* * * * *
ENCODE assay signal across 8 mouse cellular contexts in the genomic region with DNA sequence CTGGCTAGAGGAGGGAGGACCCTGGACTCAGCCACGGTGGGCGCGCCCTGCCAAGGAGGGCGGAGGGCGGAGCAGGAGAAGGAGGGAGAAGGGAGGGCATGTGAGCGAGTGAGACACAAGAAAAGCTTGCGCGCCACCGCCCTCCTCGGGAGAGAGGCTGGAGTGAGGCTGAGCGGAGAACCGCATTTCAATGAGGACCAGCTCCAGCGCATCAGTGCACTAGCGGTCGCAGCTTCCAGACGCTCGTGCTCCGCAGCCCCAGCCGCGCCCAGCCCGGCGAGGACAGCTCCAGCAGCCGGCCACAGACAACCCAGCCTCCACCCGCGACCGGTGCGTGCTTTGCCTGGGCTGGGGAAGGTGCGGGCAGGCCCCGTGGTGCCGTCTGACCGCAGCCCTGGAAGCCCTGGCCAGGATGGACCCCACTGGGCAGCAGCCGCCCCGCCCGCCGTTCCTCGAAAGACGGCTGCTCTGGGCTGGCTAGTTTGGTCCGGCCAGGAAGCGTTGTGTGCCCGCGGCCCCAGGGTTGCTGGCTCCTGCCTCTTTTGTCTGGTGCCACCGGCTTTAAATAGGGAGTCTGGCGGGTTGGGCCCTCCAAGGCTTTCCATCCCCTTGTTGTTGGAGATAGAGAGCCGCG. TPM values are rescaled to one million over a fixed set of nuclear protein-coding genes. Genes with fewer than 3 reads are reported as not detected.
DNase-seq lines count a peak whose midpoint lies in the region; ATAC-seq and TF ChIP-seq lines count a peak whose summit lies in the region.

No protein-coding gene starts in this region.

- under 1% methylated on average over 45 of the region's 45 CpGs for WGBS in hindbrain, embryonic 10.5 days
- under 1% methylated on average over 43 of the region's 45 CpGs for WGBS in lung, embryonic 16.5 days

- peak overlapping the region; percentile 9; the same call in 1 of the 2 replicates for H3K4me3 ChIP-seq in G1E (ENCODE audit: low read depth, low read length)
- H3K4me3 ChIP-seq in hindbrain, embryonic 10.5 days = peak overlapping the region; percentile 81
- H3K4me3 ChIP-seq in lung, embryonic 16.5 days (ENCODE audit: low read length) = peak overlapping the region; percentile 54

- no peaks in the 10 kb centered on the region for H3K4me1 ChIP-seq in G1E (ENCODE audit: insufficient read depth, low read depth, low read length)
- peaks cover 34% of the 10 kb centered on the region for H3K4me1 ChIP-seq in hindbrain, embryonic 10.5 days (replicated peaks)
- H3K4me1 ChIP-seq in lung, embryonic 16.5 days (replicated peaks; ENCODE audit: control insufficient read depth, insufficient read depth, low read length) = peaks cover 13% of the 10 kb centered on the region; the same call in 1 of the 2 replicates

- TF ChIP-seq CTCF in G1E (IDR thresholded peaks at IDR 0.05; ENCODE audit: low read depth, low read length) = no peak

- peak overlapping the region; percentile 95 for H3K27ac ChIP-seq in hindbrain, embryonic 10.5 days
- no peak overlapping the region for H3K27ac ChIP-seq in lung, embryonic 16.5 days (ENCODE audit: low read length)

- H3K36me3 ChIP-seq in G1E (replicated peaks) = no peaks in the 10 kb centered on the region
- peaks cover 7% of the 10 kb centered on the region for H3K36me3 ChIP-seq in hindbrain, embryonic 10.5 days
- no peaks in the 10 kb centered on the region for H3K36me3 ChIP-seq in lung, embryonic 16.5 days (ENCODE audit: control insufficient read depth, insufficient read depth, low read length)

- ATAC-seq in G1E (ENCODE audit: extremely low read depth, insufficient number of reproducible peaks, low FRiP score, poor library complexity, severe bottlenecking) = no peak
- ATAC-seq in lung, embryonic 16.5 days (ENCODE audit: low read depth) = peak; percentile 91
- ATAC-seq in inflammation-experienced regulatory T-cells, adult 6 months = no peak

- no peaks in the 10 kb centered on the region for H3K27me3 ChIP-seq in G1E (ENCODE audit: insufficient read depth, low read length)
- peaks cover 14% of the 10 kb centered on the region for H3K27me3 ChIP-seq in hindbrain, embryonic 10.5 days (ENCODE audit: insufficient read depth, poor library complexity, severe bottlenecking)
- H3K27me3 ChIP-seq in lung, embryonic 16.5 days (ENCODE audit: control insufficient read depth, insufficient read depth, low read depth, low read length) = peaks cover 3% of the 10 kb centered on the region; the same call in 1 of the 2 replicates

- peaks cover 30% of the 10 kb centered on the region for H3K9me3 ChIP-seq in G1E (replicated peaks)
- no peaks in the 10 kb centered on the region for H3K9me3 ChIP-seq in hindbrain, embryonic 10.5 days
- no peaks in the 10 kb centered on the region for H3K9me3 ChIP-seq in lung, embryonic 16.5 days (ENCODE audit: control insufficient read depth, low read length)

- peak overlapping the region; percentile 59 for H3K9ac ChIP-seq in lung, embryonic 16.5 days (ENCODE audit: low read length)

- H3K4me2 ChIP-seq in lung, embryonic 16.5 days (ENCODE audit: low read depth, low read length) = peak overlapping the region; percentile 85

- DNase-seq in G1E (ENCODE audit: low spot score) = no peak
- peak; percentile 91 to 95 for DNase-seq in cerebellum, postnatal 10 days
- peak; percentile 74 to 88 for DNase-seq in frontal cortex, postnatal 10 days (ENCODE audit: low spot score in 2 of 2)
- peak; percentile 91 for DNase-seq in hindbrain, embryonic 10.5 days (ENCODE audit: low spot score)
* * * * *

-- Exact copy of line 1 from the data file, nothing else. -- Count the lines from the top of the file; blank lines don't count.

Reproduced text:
ENCODE assay signal across 8 mouse cellular contexts in the genomic region with DNA sequence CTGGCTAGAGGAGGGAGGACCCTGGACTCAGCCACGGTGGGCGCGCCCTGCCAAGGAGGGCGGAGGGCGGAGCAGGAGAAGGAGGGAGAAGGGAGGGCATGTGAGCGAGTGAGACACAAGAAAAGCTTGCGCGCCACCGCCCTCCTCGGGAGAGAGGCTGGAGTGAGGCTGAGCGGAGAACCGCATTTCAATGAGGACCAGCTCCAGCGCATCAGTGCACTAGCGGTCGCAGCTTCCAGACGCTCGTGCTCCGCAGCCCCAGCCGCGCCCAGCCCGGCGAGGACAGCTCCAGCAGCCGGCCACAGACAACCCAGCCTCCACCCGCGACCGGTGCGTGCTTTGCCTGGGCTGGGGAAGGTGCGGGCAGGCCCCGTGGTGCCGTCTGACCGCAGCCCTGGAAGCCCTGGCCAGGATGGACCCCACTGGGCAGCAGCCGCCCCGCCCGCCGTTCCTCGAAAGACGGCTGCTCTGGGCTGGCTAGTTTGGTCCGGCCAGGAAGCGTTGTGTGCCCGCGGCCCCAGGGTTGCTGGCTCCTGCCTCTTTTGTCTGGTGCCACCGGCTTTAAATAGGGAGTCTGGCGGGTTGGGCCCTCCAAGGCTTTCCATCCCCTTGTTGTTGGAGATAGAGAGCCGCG. TPM values are rescaled to one million over a fixed set of nuclear protein-coding genes. Genes with fewer than 3 reads are reported as not detected.